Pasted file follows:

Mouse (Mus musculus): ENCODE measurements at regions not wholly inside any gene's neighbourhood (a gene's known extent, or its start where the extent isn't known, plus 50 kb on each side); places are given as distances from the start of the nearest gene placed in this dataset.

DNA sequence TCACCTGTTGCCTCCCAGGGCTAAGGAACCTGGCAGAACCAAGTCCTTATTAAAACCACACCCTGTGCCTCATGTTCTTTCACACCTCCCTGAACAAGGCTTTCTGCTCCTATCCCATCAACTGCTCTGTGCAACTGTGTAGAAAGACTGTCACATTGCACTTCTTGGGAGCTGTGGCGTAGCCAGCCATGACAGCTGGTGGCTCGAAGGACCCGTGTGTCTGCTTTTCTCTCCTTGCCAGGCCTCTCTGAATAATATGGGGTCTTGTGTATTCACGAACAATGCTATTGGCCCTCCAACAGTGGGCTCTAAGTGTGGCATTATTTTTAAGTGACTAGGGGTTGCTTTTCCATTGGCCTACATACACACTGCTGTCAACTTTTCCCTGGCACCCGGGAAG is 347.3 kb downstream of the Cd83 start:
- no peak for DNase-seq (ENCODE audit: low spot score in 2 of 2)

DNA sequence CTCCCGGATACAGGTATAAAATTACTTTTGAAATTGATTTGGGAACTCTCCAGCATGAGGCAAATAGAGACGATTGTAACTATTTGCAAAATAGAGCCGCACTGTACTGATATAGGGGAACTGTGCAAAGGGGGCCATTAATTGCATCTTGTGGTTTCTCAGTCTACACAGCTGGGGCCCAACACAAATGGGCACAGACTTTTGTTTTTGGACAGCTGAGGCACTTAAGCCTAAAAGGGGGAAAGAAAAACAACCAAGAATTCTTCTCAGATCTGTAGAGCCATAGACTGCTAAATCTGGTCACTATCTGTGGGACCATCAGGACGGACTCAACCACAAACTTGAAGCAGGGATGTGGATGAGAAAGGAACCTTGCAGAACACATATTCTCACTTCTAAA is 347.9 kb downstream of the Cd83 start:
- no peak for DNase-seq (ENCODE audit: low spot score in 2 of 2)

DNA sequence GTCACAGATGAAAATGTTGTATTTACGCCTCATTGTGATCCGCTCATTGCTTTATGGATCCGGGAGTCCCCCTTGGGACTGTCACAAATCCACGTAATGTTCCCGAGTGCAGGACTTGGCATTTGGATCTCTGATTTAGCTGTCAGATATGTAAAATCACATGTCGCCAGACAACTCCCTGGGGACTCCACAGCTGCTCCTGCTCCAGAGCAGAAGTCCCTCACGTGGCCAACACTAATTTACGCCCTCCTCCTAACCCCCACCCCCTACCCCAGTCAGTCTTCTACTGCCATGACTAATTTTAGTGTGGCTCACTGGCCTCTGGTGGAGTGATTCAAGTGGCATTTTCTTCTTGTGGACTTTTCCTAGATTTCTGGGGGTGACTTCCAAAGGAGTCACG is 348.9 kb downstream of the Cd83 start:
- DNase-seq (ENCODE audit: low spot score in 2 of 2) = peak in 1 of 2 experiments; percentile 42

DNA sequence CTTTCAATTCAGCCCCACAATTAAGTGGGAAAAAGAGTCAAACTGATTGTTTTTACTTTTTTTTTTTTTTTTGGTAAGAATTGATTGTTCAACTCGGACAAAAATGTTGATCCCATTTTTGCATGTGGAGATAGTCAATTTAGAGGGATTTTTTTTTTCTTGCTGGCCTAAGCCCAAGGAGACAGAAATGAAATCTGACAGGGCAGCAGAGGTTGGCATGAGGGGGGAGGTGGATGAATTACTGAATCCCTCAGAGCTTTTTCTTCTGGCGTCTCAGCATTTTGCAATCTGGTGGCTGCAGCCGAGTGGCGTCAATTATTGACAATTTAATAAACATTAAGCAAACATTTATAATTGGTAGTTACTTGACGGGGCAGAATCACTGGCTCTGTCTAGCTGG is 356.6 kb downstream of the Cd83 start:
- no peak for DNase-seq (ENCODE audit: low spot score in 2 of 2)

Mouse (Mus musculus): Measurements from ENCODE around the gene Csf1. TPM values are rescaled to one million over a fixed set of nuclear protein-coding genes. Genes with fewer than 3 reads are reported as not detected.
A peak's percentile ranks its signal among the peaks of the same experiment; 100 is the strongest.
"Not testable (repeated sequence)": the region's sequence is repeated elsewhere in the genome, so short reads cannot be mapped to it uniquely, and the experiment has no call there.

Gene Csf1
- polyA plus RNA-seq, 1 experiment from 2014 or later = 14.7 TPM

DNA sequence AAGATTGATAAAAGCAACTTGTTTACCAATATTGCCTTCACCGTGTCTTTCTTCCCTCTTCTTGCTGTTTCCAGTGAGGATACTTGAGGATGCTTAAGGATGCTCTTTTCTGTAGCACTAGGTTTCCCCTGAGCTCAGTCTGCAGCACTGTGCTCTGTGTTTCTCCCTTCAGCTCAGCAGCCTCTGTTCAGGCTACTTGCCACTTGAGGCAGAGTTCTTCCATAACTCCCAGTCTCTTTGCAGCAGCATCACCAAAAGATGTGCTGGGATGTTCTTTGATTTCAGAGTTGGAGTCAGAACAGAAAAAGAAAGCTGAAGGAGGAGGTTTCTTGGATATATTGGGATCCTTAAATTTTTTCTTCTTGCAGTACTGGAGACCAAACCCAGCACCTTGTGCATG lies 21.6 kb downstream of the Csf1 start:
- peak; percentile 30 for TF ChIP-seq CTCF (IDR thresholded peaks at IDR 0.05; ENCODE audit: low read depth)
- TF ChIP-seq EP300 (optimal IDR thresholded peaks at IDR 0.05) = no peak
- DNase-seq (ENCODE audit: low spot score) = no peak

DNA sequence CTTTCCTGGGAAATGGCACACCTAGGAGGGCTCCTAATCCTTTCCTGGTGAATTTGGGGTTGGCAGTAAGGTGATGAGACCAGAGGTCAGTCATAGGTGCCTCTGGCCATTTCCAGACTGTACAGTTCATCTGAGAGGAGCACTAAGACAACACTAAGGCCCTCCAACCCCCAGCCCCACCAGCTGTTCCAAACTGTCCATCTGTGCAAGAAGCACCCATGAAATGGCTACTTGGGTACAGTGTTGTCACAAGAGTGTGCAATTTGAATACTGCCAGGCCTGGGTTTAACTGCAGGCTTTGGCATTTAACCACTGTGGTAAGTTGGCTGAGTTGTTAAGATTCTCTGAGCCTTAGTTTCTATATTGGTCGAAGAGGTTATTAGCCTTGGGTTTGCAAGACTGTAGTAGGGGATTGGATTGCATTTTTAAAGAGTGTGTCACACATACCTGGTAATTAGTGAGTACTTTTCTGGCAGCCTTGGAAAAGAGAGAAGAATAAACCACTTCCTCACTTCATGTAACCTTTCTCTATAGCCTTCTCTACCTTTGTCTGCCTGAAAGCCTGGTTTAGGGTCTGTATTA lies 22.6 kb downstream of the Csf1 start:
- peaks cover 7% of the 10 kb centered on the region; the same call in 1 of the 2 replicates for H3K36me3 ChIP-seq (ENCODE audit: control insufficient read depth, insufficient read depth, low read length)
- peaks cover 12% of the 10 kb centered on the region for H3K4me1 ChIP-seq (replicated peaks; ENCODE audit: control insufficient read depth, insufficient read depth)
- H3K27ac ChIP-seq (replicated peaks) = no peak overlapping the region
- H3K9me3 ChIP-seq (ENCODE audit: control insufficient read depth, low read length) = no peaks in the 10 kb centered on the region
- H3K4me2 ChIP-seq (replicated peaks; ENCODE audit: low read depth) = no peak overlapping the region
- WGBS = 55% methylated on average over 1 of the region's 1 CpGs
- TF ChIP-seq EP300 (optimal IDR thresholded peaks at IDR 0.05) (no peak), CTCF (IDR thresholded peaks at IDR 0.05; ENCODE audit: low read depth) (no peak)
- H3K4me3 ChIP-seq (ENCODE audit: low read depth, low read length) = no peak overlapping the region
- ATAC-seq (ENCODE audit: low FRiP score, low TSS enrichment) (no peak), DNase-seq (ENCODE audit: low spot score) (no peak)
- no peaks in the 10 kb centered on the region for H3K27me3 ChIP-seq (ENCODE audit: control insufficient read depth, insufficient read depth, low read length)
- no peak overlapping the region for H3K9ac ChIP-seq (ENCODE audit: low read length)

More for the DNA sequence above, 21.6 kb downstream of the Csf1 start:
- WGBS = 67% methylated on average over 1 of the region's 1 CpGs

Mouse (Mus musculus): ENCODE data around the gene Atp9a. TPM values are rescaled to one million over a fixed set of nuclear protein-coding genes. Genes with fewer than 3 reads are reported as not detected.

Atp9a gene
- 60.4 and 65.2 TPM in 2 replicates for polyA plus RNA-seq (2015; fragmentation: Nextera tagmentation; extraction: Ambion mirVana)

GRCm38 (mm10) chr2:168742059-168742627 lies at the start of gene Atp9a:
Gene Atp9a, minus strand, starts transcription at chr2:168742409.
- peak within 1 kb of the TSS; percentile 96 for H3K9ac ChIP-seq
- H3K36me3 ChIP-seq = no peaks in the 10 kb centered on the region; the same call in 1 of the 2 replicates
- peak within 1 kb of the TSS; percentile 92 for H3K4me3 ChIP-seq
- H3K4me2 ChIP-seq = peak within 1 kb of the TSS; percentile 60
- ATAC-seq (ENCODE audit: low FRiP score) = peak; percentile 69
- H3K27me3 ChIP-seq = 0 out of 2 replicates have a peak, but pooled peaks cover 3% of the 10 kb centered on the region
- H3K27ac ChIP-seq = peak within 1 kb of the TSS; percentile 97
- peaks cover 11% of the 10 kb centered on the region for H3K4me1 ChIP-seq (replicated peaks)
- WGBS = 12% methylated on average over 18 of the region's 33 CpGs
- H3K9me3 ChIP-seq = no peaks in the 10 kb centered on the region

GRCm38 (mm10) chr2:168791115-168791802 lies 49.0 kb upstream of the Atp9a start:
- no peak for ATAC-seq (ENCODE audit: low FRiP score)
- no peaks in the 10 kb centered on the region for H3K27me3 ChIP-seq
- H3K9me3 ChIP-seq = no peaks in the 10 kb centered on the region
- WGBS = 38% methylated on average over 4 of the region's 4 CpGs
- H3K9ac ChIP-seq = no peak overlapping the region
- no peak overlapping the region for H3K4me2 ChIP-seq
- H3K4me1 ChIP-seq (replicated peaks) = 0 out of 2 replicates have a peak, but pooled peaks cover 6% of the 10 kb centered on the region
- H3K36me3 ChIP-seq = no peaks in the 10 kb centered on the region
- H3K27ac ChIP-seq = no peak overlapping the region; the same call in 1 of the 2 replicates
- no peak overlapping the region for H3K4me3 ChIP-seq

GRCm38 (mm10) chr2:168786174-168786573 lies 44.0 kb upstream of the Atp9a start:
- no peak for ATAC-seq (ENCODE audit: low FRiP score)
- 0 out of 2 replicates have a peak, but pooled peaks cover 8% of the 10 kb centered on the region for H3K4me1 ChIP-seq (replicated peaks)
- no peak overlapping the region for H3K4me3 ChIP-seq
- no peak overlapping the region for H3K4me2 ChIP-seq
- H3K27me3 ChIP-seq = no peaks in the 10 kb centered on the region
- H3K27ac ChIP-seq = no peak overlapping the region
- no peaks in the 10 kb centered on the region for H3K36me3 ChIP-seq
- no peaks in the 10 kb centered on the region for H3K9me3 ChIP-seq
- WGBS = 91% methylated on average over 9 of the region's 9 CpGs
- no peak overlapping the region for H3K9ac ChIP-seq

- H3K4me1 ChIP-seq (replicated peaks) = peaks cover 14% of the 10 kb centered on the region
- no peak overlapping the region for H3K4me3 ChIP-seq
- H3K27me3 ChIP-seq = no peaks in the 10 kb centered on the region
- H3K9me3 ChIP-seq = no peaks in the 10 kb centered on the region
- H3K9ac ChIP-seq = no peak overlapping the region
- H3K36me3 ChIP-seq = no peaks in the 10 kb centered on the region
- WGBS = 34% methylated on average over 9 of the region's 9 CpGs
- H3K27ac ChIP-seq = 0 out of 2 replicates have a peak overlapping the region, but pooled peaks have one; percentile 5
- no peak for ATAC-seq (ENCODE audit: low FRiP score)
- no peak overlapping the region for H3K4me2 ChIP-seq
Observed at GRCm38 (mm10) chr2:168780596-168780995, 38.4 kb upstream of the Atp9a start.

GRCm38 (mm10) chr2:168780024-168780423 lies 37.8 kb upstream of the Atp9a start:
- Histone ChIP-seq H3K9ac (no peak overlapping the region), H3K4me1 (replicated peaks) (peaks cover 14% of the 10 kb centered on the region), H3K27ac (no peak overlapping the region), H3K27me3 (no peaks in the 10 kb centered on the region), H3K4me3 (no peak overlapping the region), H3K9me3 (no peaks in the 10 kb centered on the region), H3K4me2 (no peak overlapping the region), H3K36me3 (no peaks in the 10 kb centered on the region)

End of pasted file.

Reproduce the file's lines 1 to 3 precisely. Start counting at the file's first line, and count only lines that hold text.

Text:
Mouse (Mus musculus): ENCODE measurements at regions not wholly inside any gene's neighbourhood (a gene's known extent, or its start where the extent isn't known, plus 50 kb on each side); places are given as distances from the start of the nearest gene placed in this dataset.

DNA sequence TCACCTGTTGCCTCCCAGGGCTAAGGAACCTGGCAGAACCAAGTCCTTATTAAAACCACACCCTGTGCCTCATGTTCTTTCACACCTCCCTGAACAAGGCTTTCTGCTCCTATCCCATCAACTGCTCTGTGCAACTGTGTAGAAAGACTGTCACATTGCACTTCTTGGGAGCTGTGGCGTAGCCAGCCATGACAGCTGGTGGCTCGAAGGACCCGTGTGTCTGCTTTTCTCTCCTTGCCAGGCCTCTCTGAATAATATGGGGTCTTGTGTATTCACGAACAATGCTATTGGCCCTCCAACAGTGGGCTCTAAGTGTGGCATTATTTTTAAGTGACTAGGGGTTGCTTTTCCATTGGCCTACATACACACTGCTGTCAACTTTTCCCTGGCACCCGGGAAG is 347.3 kb downstream of the Cd83 start:
- no peak for DNase-seq (ENCODE audit: low spot score in 2 of 2)